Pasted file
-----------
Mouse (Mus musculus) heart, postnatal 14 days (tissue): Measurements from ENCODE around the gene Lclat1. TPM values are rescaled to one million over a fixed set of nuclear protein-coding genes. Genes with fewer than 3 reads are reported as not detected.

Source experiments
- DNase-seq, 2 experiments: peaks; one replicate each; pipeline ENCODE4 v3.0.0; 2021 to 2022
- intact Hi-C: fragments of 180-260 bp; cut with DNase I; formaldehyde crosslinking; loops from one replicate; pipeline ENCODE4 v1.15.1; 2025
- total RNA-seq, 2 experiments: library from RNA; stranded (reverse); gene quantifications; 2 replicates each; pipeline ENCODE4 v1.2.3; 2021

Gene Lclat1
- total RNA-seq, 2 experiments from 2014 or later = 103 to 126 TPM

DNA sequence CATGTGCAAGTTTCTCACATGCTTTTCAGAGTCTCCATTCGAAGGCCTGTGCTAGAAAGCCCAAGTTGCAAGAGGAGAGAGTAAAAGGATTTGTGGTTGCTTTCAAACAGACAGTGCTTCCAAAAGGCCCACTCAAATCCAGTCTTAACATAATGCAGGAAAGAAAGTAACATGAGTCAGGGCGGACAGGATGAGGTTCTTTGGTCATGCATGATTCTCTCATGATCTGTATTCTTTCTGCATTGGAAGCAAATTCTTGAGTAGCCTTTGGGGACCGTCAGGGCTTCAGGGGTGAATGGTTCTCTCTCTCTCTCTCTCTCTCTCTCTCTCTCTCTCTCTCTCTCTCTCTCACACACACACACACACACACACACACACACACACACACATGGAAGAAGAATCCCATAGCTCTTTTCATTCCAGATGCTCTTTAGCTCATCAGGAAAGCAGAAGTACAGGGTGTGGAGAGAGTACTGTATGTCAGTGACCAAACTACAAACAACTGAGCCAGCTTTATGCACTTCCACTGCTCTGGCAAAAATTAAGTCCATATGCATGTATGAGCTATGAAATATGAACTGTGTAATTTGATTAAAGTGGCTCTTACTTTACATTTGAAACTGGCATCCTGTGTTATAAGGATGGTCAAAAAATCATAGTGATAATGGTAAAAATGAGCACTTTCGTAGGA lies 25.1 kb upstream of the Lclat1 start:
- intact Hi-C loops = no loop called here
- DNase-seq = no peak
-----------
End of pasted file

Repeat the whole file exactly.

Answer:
Mouse (Mus musculus) heart, postnatal 14 days (tissue): Measurements from ENCODE around the gene Lclat1. TPM values are rescaled to one million over a fixed set of nuclear protein-coding genes. Genes with fewer than 3 reads are reported as not detected.

Source experiments
- DNase-seq, 2 experiments: peaks; one replicate each; pipeline ENCODE4 v3.0.0; 2021 to 2022
- intact Hi-C: fragments of 180-260 bp; cut with DNase I; formaldehyde crosslinking; loops from one replicate; pipeline ENCODE4 v1.15.1; 2025
- total RNA-seq, 2 experiments: library from RNA; stranded (reverse); gene quantifications; 2 replicates each; pipeline ENCODE4 v1.2.3; 2021

Gene Lclat1
- total RNA-seq, 2 experiments from 2014 or later = 103 to 126 TPM

DNA sequence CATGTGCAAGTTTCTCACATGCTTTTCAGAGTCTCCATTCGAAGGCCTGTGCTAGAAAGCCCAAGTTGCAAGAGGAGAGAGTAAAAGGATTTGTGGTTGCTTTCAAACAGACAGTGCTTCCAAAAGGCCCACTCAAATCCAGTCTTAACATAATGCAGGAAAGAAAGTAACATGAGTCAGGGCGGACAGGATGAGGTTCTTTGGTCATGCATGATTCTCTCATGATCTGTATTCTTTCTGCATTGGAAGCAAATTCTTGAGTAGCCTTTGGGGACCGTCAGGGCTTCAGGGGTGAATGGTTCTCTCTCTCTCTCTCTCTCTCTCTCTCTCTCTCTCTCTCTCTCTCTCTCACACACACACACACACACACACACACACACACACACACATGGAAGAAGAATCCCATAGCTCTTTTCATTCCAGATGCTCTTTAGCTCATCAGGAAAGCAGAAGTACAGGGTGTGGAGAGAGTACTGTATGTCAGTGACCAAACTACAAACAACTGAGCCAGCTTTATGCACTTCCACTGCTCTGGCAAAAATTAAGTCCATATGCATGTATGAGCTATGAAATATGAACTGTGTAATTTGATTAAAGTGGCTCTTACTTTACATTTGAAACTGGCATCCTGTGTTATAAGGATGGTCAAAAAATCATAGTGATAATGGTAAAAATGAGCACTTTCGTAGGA lies 25.1 kb upstream of the Lclat1 start:
- intact Hi-C loops = no loop called here
- DNase-seq = no peak